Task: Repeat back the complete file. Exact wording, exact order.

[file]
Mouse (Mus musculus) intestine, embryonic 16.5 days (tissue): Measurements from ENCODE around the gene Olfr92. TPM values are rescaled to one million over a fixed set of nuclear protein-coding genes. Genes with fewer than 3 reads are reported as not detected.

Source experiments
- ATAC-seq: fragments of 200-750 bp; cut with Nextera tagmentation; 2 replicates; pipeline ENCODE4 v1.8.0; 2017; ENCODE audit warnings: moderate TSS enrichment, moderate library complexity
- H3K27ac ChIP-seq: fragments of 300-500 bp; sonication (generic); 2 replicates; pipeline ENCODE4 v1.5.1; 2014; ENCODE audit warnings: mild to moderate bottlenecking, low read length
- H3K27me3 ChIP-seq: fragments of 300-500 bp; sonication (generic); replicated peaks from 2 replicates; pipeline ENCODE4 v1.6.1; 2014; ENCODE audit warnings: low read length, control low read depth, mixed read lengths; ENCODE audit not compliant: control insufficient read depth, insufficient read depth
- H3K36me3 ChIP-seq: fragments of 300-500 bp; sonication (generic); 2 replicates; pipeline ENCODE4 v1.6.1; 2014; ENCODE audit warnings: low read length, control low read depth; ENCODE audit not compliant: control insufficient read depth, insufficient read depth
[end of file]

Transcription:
Mouse (Mus musculus) intestine, embryonic 16.5 days (tissue): Measurements from ENCODE around the gene Olfr92. TPM values are rescaled to one million over a fixed set of nuclear protein-coding genes. Genes with fewer than 3 reads are reported as not detected.

Source experiments
- ATAC-seq: fragments of 200-750 bp; cut with Nextera tagmentation; 2 replicates; pipeline ENCODE4 v1.8.0; 2017; ENCODE audit warnings: moderate TSS enrichment, moderate library complexity
- H3K27ac ChIP-seq: fragments of 300-500 bp; sonication (generic); 2 replicates; pipeline ENCODE4 v1.5.1; 2014; ENCODE audit warnings: mild to moderate bottlenecking, low read length
- H3K27me3 ChIP-seq: fragments of 300-500 bp; sonication (generic); replicated peaks from 2 replicates; pipeline ENCODE4 v1.6.1; 2014; ENCODE audit warnings: low read length, control low read depth, mixed read lengths; ENCODE audit not compliant: control insufficient read depth, insufficient read depth
- H3K36me3 ChIP-seq: fragments of 300-500 bp; sonication (generic); 2 replicates; pipeline ENCODE4 v1.6.1; 2014; ENCODE audit warnings: low read length, control low read depth; ENCODE audit not compliant: control insufficient read depth, insufficient read depth